Verse 11 Today your Savior is born in the city of David. He is Christ the Lord.

And here is what that good news that they shared was. It was that on that day, a savior, a deliverer, a liberator was to born in the city of David. He is the Messiah, the awaited King of Israel who was prophesied about in the Jewish scriptures. This Messiah, this Christ is the true Lord.  For us then that means that all those counterfeit lords that demand our full allegiance will be exposed as the frauds and fakes that they are in the moment of complete revelation and ultimate consummation. For Jesus is the fullness of the Deity in bodily form. He is the same Yahweh who made covenant and relationship with the Israelites. He is the same God who spoke all creation into existence. And it is in and through Him that all things are held together. He is Jesus the Christ.

Verse 12 This will be a sign for you: You will find a baby wrapped in strips of cloth and lying in a manger.”

Can you imagine how elated these shepherds must have been at this moment? Angels had just revealed to them the greatest news in all of human history, a message that will bring great joy to the world, because the liberator and king, the prophesied Christ on that day is to be born. But notice the sign that the angels give, which will identify Jesus to the shepherds as the Messiah. They told them that they would find Jesus, the King of Kings and Lord of Lords… laying in a feeding trough. That is the way that they will identify Jesus. He won’t be identified because of some royal procession, he won’t be identified for being born in a palace, and he won’t be identified because of a royal announcement that was given. No instead, he would be recognized for being born in some little town out in the country, laying in a humble feeding trough. The very location and circumstance of his birth was a symbol and sign of solidarity with the socially outcast. It bears witness to the fact that “God chose what is low and despised in the world, what is regarded as nothing, to set aside what is regarded as something.” And so we must consider the significance of why the Most High God would choose to express himself in such lowly way. Howard Thurman, in his classic book Jesus and the Disinherited, noted three things that are often ignored about Jesus’ birth and life. 1st was that Jesus was Jewish culturally, religiously, and ethnically. 2nd Jesus was poor. And 3rd, Jesus lived a subdominant and oppressed life under the rule of the Roman Empire. These are more than merely interesting facts about Jesus, given that these are the precise ways that God chose to reveal himself to the world, it demonstrates God’s solidarity with the majority of the world who struggle in poverty and oppression. And it is in the place of marginalization that God has chosen to be victorious over sin and death, and over rulers and authorities. Jesus birth in the manger is a protest against the powers of this world that denigrate the dispossessed. In his incarnation, Jesus dismisses the narrative of the powerful and insists that the good news is for all. That is all who are willing to abandon self and embrace Jesus and His Kingdom.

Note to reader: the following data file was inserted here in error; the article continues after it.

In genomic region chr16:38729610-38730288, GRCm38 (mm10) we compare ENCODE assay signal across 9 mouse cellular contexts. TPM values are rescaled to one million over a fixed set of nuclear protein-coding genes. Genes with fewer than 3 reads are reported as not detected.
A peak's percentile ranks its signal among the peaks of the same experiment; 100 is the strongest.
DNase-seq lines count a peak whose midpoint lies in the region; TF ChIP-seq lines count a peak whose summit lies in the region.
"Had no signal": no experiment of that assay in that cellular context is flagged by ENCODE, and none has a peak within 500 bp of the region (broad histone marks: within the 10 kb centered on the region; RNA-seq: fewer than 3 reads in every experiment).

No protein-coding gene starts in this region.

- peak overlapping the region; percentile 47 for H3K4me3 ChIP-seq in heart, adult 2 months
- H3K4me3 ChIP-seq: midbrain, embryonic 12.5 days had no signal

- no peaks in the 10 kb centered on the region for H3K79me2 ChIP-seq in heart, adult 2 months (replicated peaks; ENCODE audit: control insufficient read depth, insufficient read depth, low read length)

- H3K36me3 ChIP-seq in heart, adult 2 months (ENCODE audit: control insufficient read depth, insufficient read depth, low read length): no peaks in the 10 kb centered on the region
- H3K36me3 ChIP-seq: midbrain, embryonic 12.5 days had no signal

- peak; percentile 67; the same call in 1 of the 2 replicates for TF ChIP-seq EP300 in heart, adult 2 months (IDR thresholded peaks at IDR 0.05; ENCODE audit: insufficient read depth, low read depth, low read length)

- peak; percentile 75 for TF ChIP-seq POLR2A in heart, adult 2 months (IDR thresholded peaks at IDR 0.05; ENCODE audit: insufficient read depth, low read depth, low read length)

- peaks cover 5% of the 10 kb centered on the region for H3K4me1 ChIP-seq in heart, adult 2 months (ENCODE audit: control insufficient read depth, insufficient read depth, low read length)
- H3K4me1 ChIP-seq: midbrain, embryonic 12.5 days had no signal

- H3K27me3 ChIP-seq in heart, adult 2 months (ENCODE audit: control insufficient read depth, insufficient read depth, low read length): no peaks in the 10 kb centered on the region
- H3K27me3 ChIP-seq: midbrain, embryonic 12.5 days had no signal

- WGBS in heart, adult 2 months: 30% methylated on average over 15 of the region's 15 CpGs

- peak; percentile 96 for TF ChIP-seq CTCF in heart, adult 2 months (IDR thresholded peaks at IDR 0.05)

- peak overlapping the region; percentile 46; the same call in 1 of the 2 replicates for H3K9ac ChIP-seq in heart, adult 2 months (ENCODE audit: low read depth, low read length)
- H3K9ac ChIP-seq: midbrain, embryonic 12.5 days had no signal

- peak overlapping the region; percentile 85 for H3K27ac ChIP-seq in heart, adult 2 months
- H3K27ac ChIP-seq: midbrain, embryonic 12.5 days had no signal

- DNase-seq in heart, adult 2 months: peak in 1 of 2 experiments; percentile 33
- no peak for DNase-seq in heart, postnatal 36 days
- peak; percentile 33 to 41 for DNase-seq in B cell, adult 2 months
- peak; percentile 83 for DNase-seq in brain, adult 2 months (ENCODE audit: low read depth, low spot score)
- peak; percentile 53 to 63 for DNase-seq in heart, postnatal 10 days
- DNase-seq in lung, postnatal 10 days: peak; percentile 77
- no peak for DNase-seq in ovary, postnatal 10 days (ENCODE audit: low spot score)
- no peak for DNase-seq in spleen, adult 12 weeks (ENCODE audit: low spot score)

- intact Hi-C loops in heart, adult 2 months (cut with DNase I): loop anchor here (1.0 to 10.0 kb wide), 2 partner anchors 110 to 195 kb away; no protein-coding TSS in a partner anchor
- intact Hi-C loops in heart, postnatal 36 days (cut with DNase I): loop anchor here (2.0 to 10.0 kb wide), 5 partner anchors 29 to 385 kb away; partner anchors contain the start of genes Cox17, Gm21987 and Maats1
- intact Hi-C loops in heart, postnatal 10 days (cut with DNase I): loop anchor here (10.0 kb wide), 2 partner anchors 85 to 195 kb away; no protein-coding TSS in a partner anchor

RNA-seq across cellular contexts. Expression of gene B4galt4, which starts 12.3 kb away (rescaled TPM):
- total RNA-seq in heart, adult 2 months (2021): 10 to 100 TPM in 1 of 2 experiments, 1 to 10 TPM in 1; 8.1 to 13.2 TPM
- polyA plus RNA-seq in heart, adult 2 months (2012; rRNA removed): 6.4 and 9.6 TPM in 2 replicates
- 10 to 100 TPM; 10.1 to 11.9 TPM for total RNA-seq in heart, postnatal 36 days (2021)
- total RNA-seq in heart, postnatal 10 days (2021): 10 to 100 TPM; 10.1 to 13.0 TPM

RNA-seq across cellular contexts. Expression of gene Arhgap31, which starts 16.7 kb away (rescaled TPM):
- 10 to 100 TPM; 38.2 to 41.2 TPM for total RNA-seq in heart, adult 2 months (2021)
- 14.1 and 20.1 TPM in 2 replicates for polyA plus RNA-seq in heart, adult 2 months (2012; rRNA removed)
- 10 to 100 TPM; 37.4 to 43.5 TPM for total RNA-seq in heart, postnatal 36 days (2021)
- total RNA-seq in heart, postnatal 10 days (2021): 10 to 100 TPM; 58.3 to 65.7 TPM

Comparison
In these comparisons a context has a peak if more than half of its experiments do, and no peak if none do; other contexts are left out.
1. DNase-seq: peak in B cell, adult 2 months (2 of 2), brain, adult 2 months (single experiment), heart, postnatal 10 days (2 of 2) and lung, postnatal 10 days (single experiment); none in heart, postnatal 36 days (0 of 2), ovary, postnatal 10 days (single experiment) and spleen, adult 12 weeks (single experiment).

Luke 2: A Shepherd’s Christmas Story on the Margins (Reflection 2)